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What Is Navicular Disease and How to Treat It

Also known as caudal heel syndrome, it is a disease in horses that causes them foot pain and lameness. Classical treatments of the species usually do not offer satisfactory results leaving most horses lame and requiring to be occasionally euthanized. Navicular disease has been suggested to be arthritic in nature with other possible causes including inflammation, adhesions between the deep digital flexor tendon and the navicular bursar and high-pressure inside the navicular bone. The disease is diagnosed based on radiographic and clinical signs i.e. a veterinary officer bases his/her diagnosis on what they see during physical examination and also by checking x-ray images of the horse’s hoof area. X-ray images help support a diagnosis of this disease while also rolling out other causes of lameness in the horse.

Horses with navicular disease usually exhibits certain tell-tale signs. For instance, a horse may have a history of lameness in a front leg. The lameness is usually gradual and can also be present in both front feet. However, one leg may usually be worse than the other. The horse may also have a choppy uncomfortable gait or a history of stumbling. Even though any horse can develop this disease, the two breeds most commonly affected are thoroughbreds and quarter horses with the reason for their predisposition to the disease being that they are both very large horses that rest on relatively small feet. The onset of clinical signs can begin at any age however, the highest period of occurrences between the ages of 7 and 14.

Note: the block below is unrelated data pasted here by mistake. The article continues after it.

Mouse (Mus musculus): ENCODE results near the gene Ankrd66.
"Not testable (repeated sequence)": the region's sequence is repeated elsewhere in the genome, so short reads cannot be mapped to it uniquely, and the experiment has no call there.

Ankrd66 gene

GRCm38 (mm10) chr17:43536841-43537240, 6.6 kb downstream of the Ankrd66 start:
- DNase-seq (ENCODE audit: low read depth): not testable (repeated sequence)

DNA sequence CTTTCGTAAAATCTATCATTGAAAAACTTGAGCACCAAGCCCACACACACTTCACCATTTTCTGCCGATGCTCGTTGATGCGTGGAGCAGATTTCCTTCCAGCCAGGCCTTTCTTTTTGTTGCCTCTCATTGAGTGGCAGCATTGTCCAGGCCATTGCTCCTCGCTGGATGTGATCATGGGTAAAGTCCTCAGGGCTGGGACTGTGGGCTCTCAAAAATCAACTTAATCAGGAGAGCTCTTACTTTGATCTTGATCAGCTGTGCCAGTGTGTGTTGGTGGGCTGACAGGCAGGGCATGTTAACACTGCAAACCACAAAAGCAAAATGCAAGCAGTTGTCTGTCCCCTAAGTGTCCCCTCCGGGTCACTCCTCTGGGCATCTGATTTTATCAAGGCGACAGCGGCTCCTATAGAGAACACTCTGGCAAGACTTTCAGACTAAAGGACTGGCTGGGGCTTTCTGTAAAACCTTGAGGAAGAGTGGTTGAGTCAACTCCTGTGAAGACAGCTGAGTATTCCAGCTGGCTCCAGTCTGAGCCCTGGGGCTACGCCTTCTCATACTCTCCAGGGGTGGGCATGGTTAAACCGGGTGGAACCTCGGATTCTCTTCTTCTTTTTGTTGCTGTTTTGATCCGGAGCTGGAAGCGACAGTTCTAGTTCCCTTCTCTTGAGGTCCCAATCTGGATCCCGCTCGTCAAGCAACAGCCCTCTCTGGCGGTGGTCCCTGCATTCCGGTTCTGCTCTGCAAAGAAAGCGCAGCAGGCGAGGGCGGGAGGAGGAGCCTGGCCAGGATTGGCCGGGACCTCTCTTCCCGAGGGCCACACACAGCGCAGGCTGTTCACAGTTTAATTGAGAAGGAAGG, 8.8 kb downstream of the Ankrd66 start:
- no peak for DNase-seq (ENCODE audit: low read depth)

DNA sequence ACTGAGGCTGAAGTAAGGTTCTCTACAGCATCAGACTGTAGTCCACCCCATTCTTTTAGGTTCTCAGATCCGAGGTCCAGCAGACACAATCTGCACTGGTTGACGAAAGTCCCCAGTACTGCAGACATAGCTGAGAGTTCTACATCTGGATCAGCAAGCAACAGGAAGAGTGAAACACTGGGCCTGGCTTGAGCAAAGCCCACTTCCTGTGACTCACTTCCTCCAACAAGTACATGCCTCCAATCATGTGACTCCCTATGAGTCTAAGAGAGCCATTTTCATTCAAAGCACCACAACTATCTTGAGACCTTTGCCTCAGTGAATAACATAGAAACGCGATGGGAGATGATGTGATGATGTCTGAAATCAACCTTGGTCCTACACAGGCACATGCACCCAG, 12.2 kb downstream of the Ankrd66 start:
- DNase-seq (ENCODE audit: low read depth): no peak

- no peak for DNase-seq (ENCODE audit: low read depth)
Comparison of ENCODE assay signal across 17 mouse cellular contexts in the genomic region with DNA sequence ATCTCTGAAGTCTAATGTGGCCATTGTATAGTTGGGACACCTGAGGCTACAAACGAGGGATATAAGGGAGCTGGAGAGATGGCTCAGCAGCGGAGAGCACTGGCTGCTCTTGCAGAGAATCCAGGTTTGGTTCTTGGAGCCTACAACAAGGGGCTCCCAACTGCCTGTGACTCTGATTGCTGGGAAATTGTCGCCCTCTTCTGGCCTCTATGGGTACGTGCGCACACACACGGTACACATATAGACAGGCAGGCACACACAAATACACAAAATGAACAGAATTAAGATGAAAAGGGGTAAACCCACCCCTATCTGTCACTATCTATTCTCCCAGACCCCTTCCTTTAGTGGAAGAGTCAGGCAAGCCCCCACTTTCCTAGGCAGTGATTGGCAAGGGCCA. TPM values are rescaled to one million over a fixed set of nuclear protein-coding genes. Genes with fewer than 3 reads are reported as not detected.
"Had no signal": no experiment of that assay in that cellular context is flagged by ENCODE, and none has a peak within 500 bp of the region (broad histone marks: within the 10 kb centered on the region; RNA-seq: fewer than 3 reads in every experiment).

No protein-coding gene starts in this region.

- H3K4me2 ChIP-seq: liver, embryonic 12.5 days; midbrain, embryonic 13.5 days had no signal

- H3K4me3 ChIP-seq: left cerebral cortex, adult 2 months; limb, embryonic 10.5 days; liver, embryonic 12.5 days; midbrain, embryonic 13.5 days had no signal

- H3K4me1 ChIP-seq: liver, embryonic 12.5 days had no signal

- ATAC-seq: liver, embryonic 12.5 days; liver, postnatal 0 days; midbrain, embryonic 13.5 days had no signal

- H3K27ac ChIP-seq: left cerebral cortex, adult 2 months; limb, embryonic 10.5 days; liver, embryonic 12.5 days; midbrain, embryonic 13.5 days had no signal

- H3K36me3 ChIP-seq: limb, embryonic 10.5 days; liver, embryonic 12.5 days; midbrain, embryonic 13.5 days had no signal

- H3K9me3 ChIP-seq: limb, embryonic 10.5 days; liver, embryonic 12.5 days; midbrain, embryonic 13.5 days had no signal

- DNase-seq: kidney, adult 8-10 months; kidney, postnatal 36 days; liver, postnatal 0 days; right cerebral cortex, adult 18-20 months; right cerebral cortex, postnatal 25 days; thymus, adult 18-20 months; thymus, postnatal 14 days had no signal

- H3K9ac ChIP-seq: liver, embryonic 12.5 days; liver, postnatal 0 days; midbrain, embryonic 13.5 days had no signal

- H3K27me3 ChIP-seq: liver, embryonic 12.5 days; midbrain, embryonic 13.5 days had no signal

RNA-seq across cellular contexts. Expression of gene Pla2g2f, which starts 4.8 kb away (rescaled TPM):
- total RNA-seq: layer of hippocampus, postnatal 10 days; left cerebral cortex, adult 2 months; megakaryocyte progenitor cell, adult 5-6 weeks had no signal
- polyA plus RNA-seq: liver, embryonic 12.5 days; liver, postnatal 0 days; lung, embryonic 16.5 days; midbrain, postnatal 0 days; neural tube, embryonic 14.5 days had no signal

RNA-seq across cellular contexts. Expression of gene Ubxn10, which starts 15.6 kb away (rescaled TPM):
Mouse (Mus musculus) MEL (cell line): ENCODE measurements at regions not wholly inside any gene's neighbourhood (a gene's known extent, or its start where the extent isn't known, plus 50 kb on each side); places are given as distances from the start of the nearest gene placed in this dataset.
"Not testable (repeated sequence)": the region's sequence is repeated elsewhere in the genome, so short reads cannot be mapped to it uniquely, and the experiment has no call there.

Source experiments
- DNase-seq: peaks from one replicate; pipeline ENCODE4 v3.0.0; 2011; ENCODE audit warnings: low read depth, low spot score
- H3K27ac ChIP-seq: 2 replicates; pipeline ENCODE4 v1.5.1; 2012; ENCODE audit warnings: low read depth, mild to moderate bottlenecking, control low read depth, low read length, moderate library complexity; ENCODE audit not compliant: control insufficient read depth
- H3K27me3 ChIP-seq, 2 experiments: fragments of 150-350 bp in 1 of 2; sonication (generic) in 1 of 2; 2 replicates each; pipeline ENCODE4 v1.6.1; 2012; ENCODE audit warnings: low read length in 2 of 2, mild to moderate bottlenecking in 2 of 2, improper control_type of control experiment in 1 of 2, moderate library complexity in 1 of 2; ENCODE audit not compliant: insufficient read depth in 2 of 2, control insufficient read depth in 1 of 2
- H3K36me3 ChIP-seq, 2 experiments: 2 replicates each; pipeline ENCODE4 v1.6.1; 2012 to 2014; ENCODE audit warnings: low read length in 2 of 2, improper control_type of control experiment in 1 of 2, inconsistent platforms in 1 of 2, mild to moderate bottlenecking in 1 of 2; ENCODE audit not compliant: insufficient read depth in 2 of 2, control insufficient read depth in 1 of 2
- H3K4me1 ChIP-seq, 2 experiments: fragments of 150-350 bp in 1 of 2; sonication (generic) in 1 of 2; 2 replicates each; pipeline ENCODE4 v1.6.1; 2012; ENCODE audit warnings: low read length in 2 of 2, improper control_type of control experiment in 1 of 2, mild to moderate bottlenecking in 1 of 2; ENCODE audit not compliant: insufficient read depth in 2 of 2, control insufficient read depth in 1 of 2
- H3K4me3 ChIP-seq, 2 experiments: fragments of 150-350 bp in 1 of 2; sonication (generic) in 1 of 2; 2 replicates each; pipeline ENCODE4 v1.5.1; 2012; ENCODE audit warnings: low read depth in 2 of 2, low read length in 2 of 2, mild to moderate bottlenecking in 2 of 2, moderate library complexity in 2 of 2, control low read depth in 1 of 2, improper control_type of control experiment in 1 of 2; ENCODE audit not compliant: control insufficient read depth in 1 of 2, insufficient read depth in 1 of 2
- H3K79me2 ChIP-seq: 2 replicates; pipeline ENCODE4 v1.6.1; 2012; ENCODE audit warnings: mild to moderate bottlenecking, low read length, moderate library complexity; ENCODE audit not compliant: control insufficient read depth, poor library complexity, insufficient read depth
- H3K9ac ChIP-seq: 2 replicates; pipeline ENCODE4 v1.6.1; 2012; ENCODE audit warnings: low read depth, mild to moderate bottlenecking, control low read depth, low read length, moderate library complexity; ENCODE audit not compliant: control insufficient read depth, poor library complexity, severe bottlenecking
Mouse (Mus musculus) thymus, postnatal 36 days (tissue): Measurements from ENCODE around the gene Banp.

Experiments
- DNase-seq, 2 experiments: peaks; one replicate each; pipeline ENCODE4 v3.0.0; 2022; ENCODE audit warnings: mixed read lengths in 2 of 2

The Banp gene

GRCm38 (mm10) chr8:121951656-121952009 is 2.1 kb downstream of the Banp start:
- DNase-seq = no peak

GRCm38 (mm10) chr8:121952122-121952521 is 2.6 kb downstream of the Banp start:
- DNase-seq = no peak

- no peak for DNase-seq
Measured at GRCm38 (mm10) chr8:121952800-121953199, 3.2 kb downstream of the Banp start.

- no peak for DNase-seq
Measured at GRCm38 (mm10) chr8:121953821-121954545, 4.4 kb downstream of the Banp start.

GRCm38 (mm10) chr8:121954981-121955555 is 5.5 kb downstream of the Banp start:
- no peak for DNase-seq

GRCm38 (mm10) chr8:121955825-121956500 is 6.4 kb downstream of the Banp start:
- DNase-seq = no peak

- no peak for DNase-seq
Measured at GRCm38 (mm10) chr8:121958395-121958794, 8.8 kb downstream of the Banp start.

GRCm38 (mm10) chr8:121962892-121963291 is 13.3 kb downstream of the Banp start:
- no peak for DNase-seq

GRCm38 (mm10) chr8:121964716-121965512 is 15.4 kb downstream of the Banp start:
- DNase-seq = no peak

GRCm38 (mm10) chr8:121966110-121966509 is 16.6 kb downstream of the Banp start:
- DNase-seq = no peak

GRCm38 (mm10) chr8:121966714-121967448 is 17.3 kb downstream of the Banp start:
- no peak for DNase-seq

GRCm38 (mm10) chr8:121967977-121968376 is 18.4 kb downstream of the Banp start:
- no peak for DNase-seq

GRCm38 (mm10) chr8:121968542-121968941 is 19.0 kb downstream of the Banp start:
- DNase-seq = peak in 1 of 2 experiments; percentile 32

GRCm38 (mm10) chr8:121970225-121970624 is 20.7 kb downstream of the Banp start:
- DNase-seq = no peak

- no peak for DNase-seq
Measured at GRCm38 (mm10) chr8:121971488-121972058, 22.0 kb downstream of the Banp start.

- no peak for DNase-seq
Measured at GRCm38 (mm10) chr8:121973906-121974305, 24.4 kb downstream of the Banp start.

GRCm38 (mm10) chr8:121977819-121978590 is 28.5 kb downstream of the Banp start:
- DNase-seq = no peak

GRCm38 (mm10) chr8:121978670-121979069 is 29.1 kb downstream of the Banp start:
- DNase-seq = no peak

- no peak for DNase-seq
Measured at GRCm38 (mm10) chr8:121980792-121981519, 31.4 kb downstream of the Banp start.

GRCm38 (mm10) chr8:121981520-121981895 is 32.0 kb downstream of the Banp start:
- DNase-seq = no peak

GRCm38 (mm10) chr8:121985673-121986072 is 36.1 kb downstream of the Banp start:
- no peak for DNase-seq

Even though the disease does not go away with relative ease, it can be treated through proper management. Therefore, most horses affected with the disease can be treated and returned to their previous condition. The foundation for treating horses with signs of the disease is proper shoeing. This implies the essential practices of balancing a horse’s hooves side to side and front to back. The pastern should be parallel to the back of the hoof, while the line of the pastern should be parallel to the front of the hoof. A very common problem seen in horses suspected to have navicular disease is underrun heels and long toes. This problem can be corrected by trimming the long tour until the front of the hoof becomes parallel to the line of the pastern.

Another aspect of treatment is via drug therapy. As of now, the most successful drug therapies involve using Isoxsuprine and oral gallium nitrate. The drugs help restore soundness by dilating blood vessels, which presumably increases blood circulation to the navicular bone. According to studies, approximately 80{fe7613b291d006772df7c2b6260bbc0943a96d900df326f67cc15c45c57b1760} of horses treated with the mentioned drugs positively respond to it. The duration of the response however varies from horse to horse therefore, repeated courses of treatment may be required as seen necessary.

The last and perhaps least conventional method of treatment is through exercise. Since issues related to navicular disease entail reduced blood circulation and trauma to the navicular bone, circulation to the foot can be increased through exercise. Via structured riding for 30-60 minutes six times per week, horses can gradually learn to bear more weight on their hind legs. By working the horse at a trot, they become more proficient at bearing the weight from the front, painful legs to the hind legs.

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